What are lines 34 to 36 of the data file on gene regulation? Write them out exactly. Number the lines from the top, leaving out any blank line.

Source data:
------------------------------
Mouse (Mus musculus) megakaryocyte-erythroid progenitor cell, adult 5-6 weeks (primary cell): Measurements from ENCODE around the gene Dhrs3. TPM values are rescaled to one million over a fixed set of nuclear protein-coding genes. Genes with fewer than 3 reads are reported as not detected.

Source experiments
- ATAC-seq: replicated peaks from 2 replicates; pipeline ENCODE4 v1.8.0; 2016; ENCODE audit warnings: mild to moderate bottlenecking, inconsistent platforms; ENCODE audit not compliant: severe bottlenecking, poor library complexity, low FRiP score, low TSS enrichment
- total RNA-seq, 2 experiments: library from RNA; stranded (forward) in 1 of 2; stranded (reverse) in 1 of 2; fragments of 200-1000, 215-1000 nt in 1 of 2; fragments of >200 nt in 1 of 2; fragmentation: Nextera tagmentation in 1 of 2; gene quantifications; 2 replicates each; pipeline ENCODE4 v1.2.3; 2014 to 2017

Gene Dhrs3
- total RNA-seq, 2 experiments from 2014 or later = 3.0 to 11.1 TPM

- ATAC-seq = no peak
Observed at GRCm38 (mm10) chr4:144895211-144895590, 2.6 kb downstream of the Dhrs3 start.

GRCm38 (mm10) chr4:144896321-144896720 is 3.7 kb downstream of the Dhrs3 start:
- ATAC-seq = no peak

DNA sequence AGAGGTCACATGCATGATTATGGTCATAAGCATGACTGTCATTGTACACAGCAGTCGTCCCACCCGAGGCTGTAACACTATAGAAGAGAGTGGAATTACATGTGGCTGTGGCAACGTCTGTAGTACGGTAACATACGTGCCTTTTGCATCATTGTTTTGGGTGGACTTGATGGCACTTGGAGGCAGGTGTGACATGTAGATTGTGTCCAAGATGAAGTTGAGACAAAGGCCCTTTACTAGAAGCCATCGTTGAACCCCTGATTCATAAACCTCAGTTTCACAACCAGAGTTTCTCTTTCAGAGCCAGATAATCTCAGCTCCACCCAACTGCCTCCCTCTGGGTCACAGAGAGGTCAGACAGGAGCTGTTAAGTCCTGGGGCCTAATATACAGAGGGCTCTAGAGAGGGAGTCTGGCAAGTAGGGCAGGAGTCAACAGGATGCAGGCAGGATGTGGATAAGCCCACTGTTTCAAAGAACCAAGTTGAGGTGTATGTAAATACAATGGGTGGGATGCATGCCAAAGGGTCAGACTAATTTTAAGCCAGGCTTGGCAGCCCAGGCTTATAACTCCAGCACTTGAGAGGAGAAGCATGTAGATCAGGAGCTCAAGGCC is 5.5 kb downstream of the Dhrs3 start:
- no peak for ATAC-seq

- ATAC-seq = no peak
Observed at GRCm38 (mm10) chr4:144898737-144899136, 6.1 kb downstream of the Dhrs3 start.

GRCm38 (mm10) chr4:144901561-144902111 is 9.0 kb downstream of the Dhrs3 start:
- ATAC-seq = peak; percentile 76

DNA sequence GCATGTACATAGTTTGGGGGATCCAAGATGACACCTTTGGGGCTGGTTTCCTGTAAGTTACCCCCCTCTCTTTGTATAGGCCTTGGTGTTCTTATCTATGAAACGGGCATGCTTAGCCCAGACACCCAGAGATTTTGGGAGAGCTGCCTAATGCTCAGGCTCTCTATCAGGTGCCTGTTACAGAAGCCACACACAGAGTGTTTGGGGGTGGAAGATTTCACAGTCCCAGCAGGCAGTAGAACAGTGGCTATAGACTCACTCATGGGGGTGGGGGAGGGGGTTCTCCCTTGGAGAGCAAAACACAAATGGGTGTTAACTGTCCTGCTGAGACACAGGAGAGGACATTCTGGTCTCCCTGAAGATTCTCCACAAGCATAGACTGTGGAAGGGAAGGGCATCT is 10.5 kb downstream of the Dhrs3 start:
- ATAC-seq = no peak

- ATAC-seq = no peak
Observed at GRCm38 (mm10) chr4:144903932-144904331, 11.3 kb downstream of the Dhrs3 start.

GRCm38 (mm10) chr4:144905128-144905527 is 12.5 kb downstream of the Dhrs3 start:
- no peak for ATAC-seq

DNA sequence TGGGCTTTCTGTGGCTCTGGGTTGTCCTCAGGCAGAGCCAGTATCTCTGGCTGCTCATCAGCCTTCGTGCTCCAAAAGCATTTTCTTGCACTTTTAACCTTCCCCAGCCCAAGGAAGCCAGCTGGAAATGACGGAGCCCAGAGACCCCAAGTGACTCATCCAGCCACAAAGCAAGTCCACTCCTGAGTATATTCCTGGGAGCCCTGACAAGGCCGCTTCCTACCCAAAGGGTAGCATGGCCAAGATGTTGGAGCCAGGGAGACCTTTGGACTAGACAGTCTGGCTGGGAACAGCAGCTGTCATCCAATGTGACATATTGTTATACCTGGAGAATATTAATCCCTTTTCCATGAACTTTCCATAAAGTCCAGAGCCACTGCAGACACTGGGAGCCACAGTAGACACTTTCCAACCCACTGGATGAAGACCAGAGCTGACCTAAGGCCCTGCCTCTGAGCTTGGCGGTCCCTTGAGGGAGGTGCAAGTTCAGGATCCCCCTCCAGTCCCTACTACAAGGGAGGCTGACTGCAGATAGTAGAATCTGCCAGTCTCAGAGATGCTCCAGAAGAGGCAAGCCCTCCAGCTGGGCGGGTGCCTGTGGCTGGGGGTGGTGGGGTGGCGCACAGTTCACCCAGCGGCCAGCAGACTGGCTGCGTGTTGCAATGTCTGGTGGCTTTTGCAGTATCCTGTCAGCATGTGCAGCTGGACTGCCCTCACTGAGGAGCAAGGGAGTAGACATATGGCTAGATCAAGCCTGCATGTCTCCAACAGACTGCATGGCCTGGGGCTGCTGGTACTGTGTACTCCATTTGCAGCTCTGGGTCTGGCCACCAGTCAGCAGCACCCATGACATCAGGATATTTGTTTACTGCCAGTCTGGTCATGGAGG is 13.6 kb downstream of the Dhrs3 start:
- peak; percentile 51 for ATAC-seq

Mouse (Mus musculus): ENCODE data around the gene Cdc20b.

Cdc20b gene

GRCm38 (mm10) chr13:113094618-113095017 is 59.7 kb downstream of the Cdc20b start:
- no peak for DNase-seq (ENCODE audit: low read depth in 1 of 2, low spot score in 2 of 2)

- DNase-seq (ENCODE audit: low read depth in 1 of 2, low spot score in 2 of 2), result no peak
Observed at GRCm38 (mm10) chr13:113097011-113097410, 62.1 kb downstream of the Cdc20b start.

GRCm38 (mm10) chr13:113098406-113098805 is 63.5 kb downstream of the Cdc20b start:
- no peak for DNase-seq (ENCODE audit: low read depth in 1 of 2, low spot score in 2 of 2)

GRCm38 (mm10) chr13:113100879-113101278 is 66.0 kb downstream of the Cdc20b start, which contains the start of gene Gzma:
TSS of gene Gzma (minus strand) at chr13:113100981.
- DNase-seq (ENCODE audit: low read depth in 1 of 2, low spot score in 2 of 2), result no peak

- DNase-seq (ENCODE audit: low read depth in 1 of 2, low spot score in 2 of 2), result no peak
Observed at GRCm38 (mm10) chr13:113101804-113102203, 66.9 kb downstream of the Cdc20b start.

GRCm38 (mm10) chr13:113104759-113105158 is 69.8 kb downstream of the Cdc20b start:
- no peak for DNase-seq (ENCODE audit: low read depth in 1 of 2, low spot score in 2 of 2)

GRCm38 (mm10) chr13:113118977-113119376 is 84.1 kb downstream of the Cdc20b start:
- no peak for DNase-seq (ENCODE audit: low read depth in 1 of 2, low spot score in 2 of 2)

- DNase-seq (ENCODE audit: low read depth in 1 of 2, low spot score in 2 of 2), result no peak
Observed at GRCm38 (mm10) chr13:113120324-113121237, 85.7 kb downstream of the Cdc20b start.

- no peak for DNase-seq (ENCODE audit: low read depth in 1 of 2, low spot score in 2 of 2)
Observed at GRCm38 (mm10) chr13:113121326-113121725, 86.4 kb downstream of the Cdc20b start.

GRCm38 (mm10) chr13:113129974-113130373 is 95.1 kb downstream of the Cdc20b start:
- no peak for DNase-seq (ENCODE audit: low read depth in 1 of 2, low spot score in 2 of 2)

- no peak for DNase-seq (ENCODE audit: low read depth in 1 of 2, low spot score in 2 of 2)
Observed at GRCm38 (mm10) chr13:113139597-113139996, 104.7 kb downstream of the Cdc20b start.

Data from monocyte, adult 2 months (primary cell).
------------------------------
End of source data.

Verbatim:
TSS of gene Gzma (minus strand) at chr13:113100981.
- DNase-seq (ENCODE audit: low read depth in 1 of 2, low spot score in 2 of 2), result no peak

- DNase-seq (ENCODE audit: low read depth in 1 of 2, low spot score in 2 of 2), result no peak